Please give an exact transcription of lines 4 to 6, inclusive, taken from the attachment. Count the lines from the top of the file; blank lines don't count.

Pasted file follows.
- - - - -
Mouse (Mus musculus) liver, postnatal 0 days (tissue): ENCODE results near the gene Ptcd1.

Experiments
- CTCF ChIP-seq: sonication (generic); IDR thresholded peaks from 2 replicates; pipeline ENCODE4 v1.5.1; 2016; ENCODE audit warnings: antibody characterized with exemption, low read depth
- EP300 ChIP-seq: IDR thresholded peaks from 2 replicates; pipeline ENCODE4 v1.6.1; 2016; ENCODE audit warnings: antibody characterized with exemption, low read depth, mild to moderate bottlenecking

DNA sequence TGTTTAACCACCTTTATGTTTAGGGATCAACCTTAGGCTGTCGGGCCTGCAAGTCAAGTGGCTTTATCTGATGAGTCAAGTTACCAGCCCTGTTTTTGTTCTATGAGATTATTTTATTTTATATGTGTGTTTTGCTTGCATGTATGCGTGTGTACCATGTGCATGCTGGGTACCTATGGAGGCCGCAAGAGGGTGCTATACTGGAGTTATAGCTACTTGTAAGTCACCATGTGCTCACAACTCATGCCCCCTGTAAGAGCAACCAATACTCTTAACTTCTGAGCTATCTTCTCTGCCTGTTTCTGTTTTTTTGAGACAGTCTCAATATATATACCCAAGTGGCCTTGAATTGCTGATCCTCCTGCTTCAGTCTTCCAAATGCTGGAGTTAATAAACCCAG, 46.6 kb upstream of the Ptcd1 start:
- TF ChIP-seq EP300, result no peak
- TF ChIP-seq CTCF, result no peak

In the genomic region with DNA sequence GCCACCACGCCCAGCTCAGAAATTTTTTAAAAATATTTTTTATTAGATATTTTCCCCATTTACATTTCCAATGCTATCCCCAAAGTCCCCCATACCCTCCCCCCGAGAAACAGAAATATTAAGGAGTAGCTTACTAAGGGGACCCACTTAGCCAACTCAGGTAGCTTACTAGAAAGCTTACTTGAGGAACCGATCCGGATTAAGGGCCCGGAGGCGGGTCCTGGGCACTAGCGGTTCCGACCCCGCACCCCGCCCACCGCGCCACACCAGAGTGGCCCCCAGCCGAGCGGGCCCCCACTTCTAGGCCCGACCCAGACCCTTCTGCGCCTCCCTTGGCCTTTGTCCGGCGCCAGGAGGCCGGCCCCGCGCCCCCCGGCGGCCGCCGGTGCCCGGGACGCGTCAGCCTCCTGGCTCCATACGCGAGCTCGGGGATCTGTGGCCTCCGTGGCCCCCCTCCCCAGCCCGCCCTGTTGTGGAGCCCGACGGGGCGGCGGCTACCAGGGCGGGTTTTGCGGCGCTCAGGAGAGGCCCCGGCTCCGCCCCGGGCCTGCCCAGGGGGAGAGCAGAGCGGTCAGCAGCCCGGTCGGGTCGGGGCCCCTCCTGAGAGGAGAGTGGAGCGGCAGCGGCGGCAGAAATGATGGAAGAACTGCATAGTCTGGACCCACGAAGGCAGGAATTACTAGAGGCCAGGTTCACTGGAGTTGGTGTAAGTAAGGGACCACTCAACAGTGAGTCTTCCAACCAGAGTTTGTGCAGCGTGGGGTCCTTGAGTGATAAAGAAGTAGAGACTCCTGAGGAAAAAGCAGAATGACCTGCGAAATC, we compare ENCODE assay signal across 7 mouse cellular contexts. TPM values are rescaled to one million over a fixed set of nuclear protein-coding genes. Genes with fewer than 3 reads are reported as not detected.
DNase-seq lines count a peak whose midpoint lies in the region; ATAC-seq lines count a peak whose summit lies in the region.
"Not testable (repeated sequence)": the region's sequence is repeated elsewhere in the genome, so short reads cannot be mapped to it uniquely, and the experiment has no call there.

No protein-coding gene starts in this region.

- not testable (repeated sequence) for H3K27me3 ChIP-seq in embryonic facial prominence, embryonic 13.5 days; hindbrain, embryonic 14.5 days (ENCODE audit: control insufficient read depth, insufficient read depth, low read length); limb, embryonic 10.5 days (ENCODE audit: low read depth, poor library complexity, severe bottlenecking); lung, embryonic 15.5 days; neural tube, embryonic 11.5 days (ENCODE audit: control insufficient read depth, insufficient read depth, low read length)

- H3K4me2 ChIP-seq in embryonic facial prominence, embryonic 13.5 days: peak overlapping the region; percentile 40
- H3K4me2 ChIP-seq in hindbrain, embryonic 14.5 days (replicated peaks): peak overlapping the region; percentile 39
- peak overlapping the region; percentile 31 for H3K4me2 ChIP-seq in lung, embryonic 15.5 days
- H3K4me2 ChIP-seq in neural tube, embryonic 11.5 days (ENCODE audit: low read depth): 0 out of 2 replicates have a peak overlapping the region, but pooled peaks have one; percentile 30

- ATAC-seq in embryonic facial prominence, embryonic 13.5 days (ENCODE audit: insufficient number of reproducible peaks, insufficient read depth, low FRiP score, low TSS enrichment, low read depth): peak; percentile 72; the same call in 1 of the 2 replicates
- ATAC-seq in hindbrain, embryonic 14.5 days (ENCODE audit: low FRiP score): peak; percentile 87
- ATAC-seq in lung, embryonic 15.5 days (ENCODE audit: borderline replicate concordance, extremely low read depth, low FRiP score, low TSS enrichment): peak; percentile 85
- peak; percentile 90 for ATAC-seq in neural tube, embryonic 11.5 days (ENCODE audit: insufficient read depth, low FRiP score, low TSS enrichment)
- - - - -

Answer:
- EP300 ChIP-seq: IDR thresholded peaks from 2 replicates; pipeline ENCODE4 v1.6.1; 2016; ENCODE audit warnings: antibody characterized with exemption, low read depth, mild to moderate bottlenecking

DNA sequence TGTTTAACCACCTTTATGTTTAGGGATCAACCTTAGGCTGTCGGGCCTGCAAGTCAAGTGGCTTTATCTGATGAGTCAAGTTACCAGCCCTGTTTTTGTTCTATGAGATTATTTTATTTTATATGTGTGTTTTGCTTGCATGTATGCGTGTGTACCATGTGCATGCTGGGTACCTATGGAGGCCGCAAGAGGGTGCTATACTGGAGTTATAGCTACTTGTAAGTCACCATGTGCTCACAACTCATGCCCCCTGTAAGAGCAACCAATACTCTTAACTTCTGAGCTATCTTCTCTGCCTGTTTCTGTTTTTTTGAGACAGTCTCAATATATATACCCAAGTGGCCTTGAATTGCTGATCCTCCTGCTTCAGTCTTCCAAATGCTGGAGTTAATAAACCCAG, 46.6 kb upstream of the Ptcd1 start:
- TF ChIP-seq EP300, result no peak